what they hear from el-cheapo home/small biz/hobbyists etc....

People PROVE their idiocy when they make stupid ass, totally illogical,
scare statements.

Take your own advice and educate yourself.....
http://www.microsoft.com/windows2000/techinfo/howitworks/communications/remoteaccess/vpnoverview.asp
Virtual Private Networking: An Overview
 Click on the icon on the right side that is labeleled:

 Read Document

 Microsoft Word Version

 VPNoverview.doc
 192 KB Microsoft Word file
 1 min @ 28.8 Kbps





Re: Operating Wi-Fi Security in large corporations


On Mon, 21 Feb 2005 09:46:14 -0800, "Peter Pan"

>Take your own advice and educate yourself.....
>http://www.microsoft.com/windows2000/techinfo/howitworks/communications/remoteaccess/vpnoverview.asp
>Virtual Private Networking: An Overview
> Click on the icon on the right side that is labeleled:
> Read Document
> Microsoft Word Version
> VPNoverview.doc
> 192 KB Microsoft Word file

That's a very nice document that explains the Microsoft way of doing
things.  In all such Microsoft centric systems, the VPN is terminated
by a Microsoft server.  I prefer to terminate the VPN in a VPN
router/firewall box.  At the very low end, we have cheapo VPN routers
such as Linksys BEFVP41 that can handle perhaps 5 users for under
$100.  At the high end, we have Cisco and Nokia VPN gateways that can
handle thousands for much more money.
  http://www.nokia.com/nokia/0,,43110,00.html
  http://www.cisco.com/en/US/products/hw/vpndevc/
  http://www.sonicwall.com/support/VPN_documentation.html

Anyway, I just wanted to put in a few good words for a non-Microsoft
VPN solution.

Also, I forgot to mention another alternative, ASP's and SSL web based
security.  An ASP is an Application Service Provider.  These got a
really bad name in the bad old days of the dot com boom, but are
making a comeback.  The idea is to have the application run on a
central server and access it with a web browser using SSL encryption.
The only access is via SSL which encrypts everything.  Assuming the
application is properly written, all that's needed at the client is a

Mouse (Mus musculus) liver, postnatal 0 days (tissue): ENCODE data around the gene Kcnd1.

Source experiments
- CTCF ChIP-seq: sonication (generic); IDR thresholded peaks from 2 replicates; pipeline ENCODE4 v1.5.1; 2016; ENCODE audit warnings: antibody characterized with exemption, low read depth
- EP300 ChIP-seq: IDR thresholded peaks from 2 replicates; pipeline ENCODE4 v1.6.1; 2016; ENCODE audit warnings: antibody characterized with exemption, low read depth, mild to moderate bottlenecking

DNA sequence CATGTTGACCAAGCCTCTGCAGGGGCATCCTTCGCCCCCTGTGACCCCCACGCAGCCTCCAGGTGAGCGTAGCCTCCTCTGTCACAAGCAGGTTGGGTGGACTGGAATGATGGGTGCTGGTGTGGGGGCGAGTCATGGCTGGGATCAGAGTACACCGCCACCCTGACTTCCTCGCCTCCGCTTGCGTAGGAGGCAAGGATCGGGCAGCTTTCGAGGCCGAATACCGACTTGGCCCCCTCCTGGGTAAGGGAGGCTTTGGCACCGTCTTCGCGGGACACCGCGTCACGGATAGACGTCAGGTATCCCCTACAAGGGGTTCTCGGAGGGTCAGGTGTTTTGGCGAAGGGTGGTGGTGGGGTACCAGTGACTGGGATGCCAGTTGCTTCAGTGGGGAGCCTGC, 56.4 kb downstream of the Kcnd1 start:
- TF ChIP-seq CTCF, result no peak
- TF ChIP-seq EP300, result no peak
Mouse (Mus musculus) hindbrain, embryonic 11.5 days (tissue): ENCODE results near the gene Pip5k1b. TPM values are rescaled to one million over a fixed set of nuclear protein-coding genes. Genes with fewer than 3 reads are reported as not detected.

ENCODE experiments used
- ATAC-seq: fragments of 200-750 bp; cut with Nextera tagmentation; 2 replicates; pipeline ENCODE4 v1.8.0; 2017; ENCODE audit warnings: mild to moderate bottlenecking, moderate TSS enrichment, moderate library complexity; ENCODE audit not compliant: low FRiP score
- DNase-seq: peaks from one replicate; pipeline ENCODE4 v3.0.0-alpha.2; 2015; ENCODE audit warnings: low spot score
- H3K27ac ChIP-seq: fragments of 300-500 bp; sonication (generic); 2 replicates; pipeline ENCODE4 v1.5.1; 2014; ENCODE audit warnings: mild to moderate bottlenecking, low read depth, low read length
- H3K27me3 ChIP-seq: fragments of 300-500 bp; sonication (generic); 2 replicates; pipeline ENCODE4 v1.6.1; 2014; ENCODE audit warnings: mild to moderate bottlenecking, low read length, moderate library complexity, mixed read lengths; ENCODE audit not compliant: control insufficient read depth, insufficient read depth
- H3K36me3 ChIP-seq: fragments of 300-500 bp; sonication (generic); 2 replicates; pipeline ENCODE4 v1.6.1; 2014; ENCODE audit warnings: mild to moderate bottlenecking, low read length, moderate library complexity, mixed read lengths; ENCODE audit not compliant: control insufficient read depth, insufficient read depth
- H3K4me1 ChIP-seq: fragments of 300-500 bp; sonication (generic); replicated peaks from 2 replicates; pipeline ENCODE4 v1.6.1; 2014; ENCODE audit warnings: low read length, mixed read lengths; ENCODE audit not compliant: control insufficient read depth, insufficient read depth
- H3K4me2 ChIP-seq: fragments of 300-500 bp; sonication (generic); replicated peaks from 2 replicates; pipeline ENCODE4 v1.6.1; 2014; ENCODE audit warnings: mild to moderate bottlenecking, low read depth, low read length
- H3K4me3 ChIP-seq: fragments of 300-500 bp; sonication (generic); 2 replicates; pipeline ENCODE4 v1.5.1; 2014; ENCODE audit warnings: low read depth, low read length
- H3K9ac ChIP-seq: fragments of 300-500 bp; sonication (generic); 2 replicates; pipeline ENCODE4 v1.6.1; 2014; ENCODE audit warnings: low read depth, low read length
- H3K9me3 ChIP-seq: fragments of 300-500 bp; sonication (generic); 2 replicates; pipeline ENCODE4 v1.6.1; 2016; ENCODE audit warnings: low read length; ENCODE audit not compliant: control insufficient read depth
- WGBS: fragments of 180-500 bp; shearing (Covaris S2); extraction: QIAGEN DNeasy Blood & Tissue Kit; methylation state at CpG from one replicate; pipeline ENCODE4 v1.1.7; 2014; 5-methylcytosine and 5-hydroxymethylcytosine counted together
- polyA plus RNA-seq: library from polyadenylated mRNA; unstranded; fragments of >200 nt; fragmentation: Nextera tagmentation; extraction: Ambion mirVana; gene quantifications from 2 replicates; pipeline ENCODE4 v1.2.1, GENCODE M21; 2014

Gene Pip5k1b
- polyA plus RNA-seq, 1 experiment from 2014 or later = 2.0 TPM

decent browser, 128bit encryption, Java, possibly Javascript, and
perhaps a local cache of icons to minimize traffic.  It's kinda an
economy approach to encryption and security, but it's being done
successfully by many ASP service providers.  Some of the really nice
side benifits is that you don't have to distrubute updates and the
data is all stored on the central server, so no remote backup issues.
If your virtual company has a major application that can be easily
webified or converted with middleware (with Tarantella), then
definitely look into ASP's.


--
Jeff Liebermann    jeffl@comix.santa-cruz.ca.us
150 Felker St #D   http://www.LearnByDestroying.com
Santa Cruz CA 95060    AE6KS  831-336-2558


Re: Operating Wi-Fi Security in large corporations


Jeff Liebermann wrote:
>
> That's a very nice document that explains the Microsoft way of doing
> things.  In all such Microsoft centric systems, the VPN is terminated
> by a Microsoft server.

You missed the paragraph BEFORE that one.....
<start paste>
Just a caveat here, I do work for a company that makes and sell VPN servers
for corporate use, so I don't think I should say where to specifically get
it, but do a search on the internet (try http://www.search.com with the
search argument Virtual Private Network" (no quotes) and you get over a
million hits..

For a white paper describing it's uses/features etc check the Microsoft
white paper at
http://www.microsoft.com/windows2000/techinfo/howitworks/communications/remoteaccess/vpnoverview.asp
<end paste>

That was one document out of over a million hits, (many of which are just
ads and tell nothing useful), but I picked that one, not for it's
advertising, but that it is more of an overview to at least find out what
VPN is all about.